New technologies like the Push channels that are being popularized by Pointcast and in the new version of Microsoft Explorer also provide a more visual and technological more sophisticated means of making your content available on a more consistent basis to more people. However, their sophistication also creates a kind of barrier to less sophisticated users.

Bottom line, I recommend that you start with e-mail. It's still the easiest to implement and by far the most frequently used by your visitors.

Well, you might think this is a no-brainer, but you'd be surprised how often it's overlooked. First of all, do a press release (to all media, especially your local newspapers) announcing your site. Be sure to include your industry's trade publications, and then also distribute the press release to news organizations online.

There are sites dedicated to announcing new sites. Many of these are included on the Yahoo! Page linked near the beginning of this article; and another solid reference that's especially focused on press releases and announcements is Publicity on the Internet, Creating Successful Publicity Campaigns on the Internet and the Commercial Online Services by Steve O'Keefe (Wiley Computer Publishing, $24.95). This book includes an especially well-done resource section.

In addition, some companies may want to seek professional assistance in announcing their site. Some of the most prominent of these cyber-promotional "guns for hire" include Eric Ward and his NetPost site, Rosalind Resnick's NetCreations site and the Multimedia Marketing Group.

OK, now the promo people will accuse me of stating the obvious. But there's little that has the drawing power of a promotional contest or giveaway. People just like free stuff.

These types of incentives also have the additional benefit of providing a motivation for visitors to register for your e-mail list. Like any other kind of promotion, this is a creative undertaking that must be customized for your site and for your customers. Thus, the form and content of your promotional pizazz is totally up to you; but this is the kind of extra effort that can really make a difference.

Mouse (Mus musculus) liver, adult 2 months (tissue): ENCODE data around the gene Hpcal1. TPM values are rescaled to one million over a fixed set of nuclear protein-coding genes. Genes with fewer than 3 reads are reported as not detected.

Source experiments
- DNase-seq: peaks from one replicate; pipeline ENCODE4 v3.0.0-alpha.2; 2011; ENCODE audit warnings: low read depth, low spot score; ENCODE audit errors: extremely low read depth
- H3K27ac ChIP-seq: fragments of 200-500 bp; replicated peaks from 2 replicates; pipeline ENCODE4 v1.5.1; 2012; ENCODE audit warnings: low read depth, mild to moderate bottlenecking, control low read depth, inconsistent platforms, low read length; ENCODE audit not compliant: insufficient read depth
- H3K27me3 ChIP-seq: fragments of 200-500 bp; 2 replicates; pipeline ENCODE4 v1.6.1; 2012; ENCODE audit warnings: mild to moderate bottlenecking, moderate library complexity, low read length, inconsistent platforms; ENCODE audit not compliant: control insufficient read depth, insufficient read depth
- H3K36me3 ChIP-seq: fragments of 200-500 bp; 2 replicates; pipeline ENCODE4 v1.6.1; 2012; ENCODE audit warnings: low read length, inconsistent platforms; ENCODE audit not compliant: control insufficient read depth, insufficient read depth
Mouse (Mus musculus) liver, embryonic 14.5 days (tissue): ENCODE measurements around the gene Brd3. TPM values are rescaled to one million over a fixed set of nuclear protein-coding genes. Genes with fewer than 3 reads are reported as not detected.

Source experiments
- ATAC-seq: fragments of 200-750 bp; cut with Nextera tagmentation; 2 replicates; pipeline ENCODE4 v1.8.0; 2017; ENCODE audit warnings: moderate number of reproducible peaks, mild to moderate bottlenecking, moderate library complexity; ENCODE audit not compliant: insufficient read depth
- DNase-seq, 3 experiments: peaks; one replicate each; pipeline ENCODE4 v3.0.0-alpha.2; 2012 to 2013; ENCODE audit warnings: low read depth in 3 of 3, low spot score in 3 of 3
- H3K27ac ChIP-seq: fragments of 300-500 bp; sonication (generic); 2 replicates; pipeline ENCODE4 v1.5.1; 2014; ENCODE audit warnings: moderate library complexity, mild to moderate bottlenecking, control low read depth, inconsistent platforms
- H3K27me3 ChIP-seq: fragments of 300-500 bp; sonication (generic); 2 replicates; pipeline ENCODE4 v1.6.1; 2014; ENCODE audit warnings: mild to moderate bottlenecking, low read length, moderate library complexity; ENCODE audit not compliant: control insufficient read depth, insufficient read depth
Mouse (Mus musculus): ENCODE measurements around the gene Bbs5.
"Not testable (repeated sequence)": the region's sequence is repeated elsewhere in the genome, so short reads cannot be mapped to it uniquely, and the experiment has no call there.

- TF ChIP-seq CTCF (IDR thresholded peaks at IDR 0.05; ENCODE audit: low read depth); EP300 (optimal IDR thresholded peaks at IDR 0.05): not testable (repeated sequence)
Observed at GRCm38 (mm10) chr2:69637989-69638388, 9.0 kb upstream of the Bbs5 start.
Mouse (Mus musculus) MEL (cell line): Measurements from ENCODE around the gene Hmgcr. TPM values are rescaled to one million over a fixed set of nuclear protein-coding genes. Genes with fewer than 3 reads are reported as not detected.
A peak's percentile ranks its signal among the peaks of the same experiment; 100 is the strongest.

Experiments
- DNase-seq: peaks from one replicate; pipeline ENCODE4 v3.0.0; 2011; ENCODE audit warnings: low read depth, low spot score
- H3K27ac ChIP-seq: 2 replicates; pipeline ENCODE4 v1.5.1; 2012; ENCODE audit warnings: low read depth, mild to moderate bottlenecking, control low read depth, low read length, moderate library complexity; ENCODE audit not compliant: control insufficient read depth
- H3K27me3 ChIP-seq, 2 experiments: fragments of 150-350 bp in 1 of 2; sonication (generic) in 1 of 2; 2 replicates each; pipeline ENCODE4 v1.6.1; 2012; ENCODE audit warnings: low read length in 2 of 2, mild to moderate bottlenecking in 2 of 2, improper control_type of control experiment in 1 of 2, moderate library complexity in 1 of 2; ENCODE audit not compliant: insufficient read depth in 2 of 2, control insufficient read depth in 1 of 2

Sometimes we get so web-centric that we forget about other media. This would be a monumental mistake. Other outreach channels such as your own print and other advertising is a particularly important way to generate web traffic for your site. After all, while there are plenty of browsers out there who can find hyper-links to your site, there are also more and more people who are using the web almost exclusively for particular services such as stock quotes or news (in addition to the all-pervasive use of e-mail). These web users are less likely to happen upon your site through directory listings or casual "linking around;" however, if you can get your web address in their face in an attractive way that motivates action, you can not only get them to check out your site, you may well be able to make yourself one of their favorite sites (and thus worthy of a repeat visit) because this type of user frequently only regularly visits a few sites.

In addition, you may also want to consider targeted online advertising by buying banners of popular sites that appeal to your target audience or by buying keywords so that your banner ad is displayed whenever an appropriate keyword is selected in a search engine. The big search sites have made a business out of this targeted approach and their ability to deliver a banner only to people who search for the words "electrical contractor." (No this is not intended as a theme.)

Well, that should be enough for now. This column ought to contain enough action items to keep you busy. And just think, this is only the beginning of the Internet!

Until next month, stay tuned.